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Simple and pedantic question about a problem involving q=it

  1. Sep 1, 2015 #1

    s3a

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    1. The problem statement, all variables and given/known data
    The problem and solution are attached as TheProblemAndSolution.jpeg.

    2. Relevant equations
    q = i × t

    3. The attempt at a solution
    For part (b), I just wanted to ask:
    What does q(o-) = 0 (which is at the bottom of the solution) mean? Is the author trying to say ##q(0^{-}) = 0## in the sense that he or she is trying to say that he or she is assuming that q = 0 for any t < 0?

    Any input would be greatly appreciated!
     

    Attached Files:

  2. jcsd
  3. Sep 1, 2015 #2

    RUber

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    I think it means, more generally, that q=0 immediately before t=0. Thus it is realistic that at t=0, q=0.
    What would happen if q>0 immediately preceding the time interval? You might need something like q(t) = q_0 + it.
     
  4. Sep 1, 2015 #3

    s3a

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    Thanks for the response.

    Why did the author focus only on the immediate moment before t = 0 instead of any moment before t = 0, though?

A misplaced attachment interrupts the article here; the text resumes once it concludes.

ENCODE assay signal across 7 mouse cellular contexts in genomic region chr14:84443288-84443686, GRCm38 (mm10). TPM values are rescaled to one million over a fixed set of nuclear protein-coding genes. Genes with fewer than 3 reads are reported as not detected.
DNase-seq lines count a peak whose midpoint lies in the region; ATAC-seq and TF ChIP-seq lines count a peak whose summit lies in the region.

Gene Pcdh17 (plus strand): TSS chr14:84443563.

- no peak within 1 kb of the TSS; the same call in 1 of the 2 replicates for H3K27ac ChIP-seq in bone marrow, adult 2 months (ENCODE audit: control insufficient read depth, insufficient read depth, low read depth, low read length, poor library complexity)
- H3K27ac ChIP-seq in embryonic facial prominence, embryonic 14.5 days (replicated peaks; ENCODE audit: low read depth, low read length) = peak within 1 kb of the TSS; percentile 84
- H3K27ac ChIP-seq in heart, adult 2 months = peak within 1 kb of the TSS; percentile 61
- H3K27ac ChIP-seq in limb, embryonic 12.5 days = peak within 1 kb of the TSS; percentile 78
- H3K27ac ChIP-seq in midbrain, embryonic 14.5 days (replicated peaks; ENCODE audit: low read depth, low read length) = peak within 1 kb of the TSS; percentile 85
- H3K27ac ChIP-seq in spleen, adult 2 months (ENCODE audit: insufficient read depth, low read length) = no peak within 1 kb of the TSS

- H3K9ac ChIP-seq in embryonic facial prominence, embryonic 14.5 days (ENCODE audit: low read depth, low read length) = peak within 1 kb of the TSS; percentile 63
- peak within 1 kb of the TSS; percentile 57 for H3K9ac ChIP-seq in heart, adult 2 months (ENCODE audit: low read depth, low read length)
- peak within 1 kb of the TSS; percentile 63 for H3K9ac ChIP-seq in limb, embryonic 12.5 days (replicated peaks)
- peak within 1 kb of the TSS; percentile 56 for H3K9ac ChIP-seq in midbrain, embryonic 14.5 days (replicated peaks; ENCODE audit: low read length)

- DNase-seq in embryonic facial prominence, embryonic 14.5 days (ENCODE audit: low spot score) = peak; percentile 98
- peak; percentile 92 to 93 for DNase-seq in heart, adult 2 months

Is there some kind of significance to ignoring values less than t = 0 that aren't the immediate moment before t = 0?
     
    Last edited: Sep 1, 2015
  5. Sep 1, 2015 #4

    RUber

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    I think it may have to do with some continuity requirement.
     
  6. Sep 7, 2015 #5

    s3a

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    Even if you're not 100% sure, could you please be more specific as to what you're thinking? Perhaps what you're thinking could be just what I need to get the epiphany I'm looking for.
     
  7. Sep 8, 2015 #6

    RUber

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    As with most things, q = i*t is likely a simplification of something like q(t) = q_0+ i*t. The i*t piece is clearly 0 at t=0, and most physical systems require continuity. To that end, it doesn't matter what the system was doing in negative time, as long as it was zeroed out before this time interval started. If there were a charge present at t=0-, then some of that charge would be carried into the time interval we are interested in.
     
  8. Sep 10, 2015 #7

    s3a

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    So, that assumption is just used to ignore and not have to use a y-intercept, in order to simplify the equation?
     
  9. Sep 10, 2015 #8

    RUber

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    Yes.
     
  10. Sep 10, 2015 #9

    s3a

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    Okay, I get it now. :)

    Thanks!
     
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